Budapest will use veto if not happy with bloc’s budget, prime minister says.
Hungarian Prime Minister Viktor Orbán raised the prospect on Friday of blocking the EU’s long-term budget and said none of the bloc’s cash should go to migrants.
Orbán said Budapest would not approve the next Multiannual Financial Framework (MFF) if Budapest was not satisfied with its contents. The Commission unveiled its proposal for the budget on Wednesday but the final version must be approved unanimously by all EU member countries.
“This will be a long debate and negotiating process,” Orbán said in his weekly radio interview. “The Hungarians don’t need to worry. As long as the Hungarians don’t say that it can go, then there is no budget.”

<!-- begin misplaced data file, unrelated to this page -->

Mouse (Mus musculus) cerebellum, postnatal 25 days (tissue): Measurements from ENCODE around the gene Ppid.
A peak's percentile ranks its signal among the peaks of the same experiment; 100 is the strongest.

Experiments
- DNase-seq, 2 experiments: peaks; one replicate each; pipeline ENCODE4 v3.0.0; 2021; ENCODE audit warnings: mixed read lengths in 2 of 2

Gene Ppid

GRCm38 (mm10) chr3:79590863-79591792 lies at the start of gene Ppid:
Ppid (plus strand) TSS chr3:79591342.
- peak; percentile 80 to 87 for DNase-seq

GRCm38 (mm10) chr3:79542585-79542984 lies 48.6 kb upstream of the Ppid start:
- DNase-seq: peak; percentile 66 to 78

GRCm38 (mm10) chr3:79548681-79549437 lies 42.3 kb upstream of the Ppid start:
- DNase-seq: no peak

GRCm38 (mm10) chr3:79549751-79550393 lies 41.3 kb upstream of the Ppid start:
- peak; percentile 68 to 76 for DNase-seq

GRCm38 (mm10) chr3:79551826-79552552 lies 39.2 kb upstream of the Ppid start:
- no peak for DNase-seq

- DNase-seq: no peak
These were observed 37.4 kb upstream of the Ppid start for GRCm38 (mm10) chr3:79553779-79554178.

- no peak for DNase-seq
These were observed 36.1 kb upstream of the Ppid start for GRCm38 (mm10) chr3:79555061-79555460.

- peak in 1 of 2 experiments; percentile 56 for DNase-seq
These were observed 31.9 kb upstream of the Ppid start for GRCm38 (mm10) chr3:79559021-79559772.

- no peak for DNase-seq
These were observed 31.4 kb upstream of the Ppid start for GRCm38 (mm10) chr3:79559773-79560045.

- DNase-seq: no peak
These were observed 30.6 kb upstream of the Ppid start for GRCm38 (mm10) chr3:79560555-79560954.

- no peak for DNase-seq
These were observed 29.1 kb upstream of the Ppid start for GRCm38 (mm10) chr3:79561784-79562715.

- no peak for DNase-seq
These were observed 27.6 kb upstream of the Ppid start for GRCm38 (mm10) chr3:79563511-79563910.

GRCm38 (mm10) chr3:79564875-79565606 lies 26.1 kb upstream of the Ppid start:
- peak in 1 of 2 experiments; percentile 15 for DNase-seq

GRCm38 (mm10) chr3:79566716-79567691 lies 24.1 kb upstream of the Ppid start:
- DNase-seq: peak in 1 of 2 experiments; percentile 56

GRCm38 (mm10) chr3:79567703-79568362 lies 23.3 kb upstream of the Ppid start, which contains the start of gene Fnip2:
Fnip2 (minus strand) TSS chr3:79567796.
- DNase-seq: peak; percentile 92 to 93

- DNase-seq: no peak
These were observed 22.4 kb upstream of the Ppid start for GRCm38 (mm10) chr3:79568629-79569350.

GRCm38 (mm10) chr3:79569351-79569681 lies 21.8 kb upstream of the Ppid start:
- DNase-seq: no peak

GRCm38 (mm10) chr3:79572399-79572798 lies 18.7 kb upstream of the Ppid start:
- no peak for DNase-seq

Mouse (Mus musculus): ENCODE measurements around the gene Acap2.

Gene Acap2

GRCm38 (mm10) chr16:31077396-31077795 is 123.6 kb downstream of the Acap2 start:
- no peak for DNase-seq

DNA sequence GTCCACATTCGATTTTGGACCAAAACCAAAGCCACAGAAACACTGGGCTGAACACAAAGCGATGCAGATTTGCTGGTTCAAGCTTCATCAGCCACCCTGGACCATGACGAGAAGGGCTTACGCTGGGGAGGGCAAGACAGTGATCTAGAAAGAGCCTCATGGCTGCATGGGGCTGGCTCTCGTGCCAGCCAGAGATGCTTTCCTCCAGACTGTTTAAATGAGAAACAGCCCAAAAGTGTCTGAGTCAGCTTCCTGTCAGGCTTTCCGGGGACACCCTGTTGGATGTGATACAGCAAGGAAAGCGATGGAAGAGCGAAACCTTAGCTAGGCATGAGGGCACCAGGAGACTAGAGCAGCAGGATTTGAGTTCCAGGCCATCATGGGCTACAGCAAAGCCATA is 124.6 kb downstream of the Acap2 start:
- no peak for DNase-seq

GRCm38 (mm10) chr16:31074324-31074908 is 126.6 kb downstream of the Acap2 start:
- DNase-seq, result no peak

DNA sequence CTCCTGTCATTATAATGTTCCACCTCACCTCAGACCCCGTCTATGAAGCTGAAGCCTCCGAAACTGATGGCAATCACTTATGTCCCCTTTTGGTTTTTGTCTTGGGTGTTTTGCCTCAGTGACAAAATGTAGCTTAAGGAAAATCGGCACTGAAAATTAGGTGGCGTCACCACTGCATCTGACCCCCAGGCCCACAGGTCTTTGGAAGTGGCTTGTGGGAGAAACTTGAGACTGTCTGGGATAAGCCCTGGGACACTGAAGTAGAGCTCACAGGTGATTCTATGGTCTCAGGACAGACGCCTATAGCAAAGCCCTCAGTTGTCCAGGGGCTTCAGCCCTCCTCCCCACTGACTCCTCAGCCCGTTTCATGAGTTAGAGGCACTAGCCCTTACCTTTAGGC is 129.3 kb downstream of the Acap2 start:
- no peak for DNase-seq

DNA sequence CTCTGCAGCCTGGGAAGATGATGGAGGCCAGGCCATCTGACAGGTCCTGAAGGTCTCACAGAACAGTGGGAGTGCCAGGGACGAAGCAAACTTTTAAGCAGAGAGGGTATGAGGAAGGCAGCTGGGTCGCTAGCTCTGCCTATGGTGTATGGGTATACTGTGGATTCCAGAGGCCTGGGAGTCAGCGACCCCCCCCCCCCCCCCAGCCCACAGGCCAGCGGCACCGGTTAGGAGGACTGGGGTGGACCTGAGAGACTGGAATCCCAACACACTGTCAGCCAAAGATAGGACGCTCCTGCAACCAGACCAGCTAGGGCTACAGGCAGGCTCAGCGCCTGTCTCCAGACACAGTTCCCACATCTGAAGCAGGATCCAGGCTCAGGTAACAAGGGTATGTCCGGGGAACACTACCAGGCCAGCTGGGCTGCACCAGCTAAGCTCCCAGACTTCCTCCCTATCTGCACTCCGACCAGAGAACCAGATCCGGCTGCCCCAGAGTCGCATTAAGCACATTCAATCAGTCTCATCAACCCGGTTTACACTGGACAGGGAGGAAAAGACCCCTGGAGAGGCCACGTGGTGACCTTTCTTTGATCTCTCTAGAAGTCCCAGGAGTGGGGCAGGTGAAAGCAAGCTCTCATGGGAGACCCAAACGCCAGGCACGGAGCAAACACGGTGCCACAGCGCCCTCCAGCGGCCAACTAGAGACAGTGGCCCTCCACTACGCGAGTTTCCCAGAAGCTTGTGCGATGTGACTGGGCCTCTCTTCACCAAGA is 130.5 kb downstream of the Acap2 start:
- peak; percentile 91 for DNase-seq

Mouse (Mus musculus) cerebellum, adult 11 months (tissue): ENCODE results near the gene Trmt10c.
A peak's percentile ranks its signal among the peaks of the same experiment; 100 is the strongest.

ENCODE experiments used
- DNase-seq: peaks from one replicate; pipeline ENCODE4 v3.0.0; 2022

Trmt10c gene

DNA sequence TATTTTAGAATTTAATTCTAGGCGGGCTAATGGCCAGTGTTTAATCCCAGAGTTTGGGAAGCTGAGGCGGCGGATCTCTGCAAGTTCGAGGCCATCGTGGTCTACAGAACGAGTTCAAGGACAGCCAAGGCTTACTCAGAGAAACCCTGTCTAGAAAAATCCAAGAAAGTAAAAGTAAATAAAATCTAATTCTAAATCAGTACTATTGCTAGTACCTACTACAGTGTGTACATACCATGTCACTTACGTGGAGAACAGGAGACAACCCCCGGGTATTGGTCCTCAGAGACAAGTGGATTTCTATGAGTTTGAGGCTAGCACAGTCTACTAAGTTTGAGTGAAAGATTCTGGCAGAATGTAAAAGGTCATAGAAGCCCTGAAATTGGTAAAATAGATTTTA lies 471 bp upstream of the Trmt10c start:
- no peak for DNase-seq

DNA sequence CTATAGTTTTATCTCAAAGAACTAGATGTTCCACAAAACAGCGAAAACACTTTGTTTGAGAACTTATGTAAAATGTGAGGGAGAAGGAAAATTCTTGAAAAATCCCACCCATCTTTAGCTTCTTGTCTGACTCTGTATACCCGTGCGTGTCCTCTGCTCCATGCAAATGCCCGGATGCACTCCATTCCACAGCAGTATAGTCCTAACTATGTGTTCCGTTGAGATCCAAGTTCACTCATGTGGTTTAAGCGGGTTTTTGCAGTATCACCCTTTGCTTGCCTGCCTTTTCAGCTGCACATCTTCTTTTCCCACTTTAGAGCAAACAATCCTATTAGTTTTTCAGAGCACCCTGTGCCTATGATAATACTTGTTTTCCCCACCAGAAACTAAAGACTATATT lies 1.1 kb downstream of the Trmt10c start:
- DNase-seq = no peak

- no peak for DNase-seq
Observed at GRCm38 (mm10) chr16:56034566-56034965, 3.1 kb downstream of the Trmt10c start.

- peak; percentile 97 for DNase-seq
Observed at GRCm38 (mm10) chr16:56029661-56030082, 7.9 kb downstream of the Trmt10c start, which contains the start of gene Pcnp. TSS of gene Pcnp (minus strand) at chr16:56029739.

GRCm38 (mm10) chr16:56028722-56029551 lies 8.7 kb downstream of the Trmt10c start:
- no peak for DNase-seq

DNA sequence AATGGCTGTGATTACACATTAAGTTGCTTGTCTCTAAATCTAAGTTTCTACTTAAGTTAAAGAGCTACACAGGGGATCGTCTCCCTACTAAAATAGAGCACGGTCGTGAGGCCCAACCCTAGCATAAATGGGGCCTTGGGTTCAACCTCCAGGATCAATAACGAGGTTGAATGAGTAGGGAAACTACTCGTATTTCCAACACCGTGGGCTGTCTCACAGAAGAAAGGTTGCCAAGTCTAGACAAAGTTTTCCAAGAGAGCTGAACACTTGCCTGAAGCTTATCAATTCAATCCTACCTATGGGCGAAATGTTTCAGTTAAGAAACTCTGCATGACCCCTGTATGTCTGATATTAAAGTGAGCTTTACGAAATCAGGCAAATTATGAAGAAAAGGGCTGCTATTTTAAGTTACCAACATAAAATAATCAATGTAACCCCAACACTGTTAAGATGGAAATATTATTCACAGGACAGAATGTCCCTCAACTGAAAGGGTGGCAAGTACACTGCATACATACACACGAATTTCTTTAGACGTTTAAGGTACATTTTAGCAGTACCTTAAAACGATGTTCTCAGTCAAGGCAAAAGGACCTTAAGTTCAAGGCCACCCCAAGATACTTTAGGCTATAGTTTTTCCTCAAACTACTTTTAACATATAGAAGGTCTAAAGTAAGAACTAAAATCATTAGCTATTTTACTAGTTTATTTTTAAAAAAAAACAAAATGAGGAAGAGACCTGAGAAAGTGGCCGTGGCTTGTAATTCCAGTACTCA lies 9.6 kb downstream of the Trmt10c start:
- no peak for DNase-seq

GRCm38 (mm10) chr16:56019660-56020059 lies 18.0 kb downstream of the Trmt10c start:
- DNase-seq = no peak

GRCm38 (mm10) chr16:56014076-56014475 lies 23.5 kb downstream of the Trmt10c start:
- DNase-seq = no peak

“We don’t think that even a single cent should be given to migrants,” said Orbán, adding that others should pay for migration-related costs out of their own national budgets.
Funds should not be diverted from programs like regional development and research and given to “countries that let in migrants,” said Orbán, whose Fidesz party is a member of the European People’s Party (EPP) group.
Increased spending on dealing with migration is one of the centerpieces of the European Commission’s new budget proposal, and is a popular move among southern European countries.
Orbán also said Hungary agrees with France that spending on agriculture should not be reduced, and reiterated his criticism of EU institutions.
“The largest faction in the European Parliament is not that of the EPP, but that of George Soros,” he said, referring to the Hungarian-American financier.“We are the democrats, they are the bureaucrats,” he said of the EU, pledging to defend Hungary’s sovereignty.